An enduring legacy

Stephen Doster
Published: February, 2007

One of the exciting potentials of cohort studies is that the collected data can be used by other researchers to address questions that are important to their areas of interest—for years to come.

“Junior faculty, post-doctoral fellows, and senior investigators are using our resources in other studies—genetics, nutrition,” notes Vanderbilt’s Wei Zheng, M.D., Ph.D., MPH, who directs the Shanghai Women’s Health Study. “So the cohort studies create opportunities for other research.”

Harvard’s Walter Willett, M.D., MPH, Dr.P.H., who launched the second Nurses’ Health Study in 1989, echoes that sentiment. “We started mostly with a focus on cancer and heart disease, but now we’re looking at virtually every major condition, including psychological effects, kidney stones  you name it.”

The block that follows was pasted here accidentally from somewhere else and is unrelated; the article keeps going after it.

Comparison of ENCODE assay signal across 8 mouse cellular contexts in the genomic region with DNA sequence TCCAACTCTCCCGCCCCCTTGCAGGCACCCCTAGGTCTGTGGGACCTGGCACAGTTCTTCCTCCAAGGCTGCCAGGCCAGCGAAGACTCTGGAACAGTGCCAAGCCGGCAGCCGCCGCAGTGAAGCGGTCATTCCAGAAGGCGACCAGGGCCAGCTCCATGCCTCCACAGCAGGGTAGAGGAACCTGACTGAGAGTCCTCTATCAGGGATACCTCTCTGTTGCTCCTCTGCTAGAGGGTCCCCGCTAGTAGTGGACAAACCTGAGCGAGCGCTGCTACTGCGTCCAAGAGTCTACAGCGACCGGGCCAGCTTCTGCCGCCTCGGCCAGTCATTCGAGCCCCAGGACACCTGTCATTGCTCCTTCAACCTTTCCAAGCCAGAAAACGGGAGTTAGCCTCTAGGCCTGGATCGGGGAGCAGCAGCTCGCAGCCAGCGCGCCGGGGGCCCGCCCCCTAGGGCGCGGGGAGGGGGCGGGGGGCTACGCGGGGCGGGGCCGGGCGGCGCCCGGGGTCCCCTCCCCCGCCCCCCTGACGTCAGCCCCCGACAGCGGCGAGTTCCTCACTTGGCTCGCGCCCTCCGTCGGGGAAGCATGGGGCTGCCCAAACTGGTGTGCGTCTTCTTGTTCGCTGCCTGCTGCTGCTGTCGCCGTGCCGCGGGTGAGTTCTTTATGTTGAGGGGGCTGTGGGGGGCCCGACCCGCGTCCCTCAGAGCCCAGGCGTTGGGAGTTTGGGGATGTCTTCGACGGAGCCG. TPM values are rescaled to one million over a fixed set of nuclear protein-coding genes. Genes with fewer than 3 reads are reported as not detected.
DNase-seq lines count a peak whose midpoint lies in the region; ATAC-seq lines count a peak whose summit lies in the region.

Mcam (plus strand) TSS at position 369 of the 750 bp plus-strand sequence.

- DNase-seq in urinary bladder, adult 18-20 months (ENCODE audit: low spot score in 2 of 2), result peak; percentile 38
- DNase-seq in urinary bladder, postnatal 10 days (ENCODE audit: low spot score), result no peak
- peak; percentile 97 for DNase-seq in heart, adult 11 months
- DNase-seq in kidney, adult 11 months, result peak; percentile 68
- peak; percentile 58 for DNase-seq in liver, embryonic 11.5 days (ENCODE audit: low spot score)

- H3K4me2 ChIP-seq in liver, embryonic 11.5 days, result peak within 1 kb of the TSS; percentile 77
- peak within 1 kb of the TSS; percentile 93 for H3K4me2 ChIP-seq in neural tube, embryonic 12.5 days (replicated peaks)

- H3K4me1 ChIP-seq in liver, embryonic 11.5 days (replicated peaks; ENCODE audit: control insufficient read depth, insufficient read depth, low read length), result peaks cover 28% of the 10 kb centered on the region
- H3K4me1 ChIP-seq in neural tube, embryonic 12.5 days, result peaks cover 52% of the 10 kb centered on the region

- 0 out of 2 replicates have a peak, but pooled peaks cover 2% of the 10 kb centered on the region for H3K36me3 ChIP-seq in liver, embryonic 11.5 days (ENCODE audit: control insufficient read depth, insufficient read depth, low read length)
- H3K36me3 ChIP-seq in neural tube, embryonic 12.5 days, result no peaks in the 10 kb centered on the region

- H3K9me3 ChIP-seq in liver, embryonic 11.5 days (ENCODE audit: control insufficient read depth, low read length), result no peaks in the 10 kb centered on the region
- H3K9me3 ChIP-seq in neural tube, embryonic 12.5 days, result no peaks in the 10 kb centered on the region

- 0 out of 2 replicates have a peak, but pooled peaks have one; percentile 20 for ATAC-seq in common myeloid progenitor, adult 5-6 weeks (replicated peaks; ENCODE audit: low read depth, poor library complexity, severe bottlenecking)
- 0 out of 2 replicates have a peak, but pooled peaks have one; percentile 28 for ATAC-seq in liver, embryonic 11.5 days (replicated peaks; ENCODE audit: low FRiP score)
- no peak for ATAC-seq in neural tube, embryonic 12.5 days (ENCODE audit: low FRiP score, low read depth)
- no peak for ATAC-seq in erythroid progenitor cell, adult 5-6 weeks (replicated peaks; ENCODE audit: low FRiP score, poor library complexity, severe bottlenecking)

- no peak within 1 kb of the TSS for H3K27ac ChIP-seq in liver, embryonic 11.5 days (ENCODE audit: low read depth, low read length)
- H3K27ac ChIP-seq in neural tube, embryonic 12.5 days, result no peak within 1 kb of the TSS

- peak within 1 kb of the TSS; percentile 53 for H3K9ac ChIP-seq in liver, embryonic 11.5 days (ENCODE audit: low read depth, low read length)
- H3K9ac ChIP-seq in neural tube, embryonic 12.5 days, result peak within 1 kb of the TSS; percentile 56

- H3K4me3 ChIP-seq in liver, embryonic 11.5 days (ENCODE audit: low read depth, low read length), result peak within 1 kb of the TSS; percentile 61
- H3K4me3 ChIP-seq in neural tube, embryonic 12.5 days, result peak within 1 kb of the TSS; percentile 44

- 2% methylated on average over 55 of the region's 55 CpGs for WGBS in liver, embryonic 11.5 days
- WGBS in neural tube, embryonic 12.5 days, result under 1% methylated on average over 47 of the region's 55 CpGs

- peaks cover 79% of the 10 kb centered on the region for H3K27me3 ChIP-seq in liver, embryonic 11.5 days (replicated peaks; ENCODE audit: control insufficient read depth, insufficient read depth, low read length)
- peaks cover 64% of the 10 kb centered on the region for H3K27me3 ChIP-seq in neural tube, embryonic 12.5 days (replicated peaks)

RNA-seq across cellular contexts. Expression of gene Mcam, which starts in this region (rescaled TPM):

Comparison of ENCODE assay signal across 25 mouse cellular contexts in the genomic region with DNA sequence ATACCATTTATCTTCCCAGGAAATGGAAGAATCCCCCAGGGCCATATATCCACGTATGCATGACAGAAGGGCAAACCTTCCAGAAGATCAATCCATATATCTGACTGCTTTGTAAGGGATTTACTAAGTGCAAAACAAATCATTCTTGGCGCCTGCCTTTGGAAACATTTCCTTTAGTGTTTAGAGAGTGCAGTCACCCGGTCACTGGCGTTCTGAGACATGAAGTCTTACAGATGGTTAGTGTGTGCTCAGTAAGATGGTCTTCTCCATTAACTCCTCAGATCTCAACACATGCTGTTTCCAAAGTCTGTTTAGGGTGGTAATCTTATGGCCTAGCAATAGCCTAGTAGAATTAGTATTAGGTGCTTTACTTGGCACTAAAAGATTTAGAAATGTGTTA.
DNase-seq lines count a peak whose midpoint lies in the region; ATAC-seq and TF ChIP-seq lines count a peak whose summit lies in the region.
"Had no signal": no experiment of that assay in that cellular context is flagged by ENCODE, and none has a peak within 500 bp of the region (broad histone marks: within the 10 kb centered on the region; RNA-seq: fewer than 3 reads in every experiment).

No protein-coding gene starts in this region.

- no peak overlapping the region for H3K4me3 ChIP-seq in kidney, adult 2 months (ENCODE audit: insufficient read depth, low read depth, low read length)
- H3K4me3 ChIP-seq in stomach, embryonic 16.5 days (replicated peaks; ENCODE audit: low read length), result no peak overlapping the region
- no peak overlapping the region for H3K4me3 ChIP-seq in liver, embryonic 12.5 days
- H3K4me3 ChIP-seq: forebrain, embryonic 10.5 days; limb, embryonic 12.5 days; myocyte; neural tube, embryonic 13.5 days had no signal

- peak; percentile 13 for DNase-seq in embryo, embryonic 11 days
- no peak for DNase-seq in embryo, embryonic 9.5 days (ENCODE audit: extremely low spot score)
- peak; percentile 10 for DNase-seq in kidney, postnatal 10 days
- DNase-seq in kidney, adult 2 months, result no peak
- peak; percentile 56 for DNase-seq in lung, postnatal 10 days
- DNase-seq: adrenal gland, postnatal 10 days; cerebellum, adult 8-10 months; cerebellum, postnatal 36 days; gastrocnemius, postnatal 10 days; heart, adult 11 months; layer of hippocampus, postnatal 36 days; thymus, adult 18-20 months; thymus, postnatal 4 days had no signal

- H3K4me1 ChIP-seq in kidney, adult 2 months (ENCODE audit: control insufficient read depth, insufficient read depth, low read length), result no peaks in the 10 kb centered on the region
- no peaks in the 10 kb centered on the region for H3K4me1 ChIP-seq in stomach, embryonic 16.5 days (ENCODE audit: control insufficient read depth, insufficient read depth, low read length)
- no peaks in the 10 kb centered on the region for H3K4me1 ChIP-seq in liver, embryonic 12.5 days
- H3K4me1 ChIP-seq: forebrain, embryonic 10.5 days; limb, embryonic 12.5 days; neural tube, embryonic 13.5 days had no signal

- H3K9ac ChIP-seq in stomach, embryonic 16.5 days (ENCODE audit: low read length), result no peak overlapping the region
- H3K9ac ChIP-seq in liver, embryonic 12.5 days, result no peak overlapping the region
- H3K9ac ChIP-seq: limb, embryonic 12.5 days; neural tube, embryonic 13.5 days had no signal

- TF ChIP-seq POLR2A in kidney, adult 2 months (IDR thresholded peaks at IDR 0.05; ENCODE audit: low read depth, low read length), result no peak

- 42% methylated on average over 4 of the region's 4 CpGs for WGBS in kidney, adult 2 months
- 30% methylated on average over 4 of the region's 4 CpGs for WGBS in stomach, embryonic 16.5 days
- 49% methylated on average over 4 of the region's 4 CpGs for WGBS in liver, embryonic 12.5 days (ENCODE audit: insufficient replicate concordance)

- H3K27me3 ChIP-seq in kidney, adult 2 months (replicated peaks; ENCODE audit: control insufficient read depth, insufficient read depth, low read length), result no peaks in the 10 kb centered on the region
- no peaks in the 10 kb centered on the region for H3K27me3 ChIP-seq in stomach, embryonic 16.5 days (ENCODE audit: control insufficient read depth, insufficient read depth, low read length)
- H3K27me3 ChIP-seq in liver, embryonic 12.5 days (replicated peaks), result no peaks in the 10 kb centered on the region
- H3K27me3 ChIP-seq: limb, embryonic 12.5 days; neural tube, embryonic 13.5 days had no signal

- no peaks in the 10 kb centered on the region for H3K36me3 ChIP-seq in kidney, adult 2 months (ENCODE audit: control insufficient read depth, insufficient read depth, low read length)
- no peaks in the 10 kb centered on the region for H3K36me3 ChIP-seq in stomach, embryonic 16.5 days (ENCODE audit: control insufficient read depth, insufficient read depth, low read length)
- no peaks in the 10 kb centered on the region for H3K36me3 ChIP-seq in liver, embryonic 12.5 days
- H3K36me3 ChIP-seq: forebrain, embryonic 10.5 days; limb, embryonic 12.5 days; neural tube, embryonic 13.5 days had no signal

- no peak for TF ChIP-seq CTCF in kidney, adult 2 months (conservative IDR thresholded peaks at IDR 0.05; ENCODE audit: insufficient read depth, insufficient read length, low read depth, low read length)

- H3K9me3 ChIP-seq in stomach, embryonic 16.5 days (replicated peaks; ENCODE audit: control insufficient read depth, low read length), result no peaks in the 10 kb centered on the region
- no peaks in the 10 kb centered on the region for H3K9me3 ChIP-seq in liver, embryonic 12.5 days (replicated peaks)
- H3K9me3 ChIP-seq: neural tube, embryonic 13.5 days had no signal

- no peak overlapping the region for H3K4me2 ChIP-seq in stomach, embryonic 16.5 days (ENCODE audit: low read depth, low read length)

For example, the study has found that a diet high in sugar-sweetened and diet soft drinks, refined grains and processed meat can raise the risk of developing type 2 diabetes; and that obesity and weight gain increase the risk of kidney stone formation.

Emily Beauregard sees the potential for a psychological study based on a trend she’s noticed while enrolling people into the Southern Community Cohort Study at the Family Health Center’s Portland Clinic in Louisville, Ky.

“Most of our patients’ (annual) household income is less than $15,000,” she says. Many “have been diagnosed with depression ... Education, housing, emotional health—everything plays into your well-being.”